BOISE — A Bonneville County lawmaker has introduced a bill to override local ordinances that ban using a handheld cellphone while driving.
Idaho Falls, Pocatello and Blaine County have such bans now. Rep. Chad Christensen’s bill would override these.
“I believe this creates a patchwork in state law,” Christensen, R-Ammon, told the House Local Government Committee. “It creates confusion among drivers if you’re traveling from city to city. I believe we need to have a uniform state law.”
Christensen believes the existing state laws banning texting while driving and inattentive driving are enough.
“These laws punish those who are responsible,” he said. “I’ve been driving 20 years with a cellphone responsibly. It punishes those who can do it responsibly.”
The Idaho Falls ordinance exempts police officers and other emergency personnel who are using a cellphone while carrying out their duties, and Christensen said he has heard complaints about this. He also pointed to comments from police about how the law could be used as a tool to stop people and look for other violations.
“Being ex-law enforcement, this is disturbing, this mentality, because it opens the door to abuses of the police,” he said. “And I do believe there are a lot of good officers in Idaho Falls, don’t get me wrong, but there are some that’ll use this to their advantage and abuse it.”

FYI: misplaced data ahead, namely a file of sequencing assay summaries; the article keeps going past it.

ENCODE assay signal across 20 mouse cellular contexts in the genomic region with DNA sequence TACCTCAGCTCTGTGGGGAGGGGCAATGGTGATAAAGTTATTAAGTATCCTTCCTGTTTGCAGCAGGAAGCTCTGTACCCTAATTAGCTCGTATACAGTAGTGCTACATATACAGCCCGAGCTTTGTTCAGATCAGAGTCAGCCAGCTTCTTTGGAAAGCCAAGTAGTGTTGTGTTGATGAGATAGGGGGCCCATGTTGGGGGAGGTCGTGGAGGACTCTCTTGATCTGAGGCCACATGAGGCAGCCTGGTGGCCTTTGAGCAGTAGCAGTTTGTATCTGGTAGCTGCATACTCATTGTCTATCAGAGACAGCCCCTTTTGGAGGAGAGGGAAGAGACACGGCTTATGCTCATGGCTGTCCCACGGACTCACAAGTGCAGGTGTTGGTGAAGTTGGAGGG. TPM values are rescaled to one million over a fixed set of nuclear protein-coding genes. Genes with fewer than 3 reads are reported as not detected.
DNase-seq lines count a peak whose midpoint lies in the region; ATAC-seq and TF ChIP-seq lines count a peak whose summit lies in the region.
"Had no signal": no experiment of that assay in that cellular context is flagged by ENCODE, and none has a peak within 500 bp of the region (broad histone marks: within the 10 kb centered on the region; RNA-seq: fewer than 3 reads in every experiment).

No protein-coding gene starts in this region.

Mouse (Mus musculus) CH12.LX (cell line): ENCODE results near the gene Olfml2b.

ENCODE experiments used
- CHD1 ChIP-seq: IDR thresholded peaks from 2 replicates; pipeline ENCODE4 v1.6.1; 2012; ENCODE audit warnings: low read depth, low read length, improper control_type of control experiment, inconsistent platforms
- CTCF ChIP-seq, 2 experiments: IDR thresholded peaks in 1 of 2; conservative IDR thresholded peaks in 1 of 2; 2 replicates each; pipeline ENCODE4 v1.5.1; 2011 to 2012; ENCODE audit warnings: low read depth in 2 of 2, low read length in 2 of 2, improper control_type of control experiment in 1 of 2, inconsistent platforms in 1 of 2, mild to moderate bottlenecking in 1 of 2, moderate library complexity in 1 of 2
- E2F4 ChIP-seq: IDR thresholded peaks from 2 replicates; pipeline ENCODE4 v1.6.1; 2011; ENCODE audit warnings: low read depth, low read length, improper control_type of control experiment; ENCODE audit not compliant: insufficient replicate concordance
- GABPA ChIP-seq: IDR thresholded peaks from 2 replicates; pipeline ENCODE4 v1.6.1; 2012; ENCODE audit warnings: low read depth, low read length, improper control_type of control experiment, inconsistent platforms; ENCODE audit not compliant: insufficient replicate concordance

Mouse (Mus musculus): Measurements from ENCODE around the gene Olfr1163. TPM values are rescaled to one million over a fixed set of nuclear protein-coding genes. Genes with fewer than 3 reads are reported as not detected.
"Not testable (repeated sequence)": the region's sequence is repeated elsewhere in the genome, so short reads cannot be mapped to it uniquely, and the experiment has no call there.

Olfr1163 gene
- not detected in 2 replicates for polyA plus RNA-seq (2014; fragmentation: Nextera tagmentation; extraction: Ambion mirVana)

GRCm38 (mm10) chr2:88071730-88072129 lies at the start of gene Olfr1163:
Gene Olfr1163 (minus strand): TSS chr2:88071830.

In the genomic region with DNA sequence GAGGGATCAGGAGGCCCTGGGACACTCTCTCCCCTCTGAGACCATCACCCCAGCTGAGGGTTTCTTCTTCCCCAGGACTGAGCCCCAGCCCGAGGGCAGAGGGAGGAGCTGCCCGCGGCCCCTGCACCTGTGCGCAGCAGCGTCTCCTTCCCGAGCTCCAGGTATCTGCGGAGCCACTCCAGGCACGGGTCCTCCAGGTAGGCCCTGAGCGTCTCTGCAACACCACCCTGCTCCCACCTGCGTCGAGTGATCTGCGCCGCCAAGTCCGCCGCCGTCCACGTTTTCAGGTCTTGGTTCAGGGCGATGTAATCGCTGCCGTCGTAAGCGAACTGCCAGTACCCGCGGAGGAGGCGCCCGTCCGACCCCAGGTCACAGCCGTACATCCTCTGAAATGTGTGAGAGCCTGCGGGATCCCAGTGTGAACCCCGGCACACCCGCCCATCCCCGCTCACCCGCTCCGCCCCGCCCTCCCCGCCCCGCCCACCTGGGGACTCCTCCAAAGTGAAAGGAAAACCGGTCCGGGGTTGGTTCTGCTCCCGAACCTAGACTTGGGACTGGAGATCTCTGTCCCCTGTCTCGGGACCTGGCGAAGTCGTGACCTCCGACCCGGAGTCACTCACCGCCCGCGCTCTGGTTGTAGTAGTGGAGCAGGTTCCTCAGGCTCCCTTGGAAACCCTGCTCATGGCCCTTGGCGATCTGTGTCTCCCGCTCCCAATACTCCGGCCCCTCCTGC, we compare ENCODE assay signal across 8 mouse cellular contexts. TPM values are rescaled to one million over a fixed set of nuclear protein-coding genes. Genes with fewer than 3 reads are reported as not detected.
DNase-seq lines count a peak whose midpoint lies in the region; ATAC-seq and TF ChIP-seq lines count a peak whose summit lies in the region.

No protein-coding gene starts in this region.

Christensen has worked as a military police investigator, state welfare fraud investigator and as a probation and parole officer in the past.
The committee voted unanimously to introduce the bill, paving the way for a full hearing later. There could be some opposition at that hearing, though — lawmakers sometimes vote in favor of introducing bills they plan to oppose later for the purpose of allowing a full debate. Both Reps. John McCrostie, D-Garden City, and Brooke Green, D-Boise, expressed concerns about the bill.
“In general, I’m a little wary of the state imposing restrictions on local municipalities, so that’s my knee-jerk reaction, but I will support the motion to send this to print,” McCrostie said.
Debates over state laws that preempt local ones have become common over the past few years in Idaho and in other states with conservative Republican legislatures and more progressive-leaning cities. Examples include a 2015 bill banning local regulation of companies such as Uber and Lyft and the 2016 bills banning cities from setting their own minimum wage laws or banning plastic bags. Generally speaking, Democrats have argued in favor of local control and opposed these efforts.
“I do believe those closest to the people know how to govern the best,” Green said.
Green said she would like to “see this go the other way,” if anything.
“I think we should explore ensuring the safety of our public by ensuring a handheld is not necessarily the best way to be driving,” she said. “Hands should be on the steering wheel in my opinion, not the cellphone.”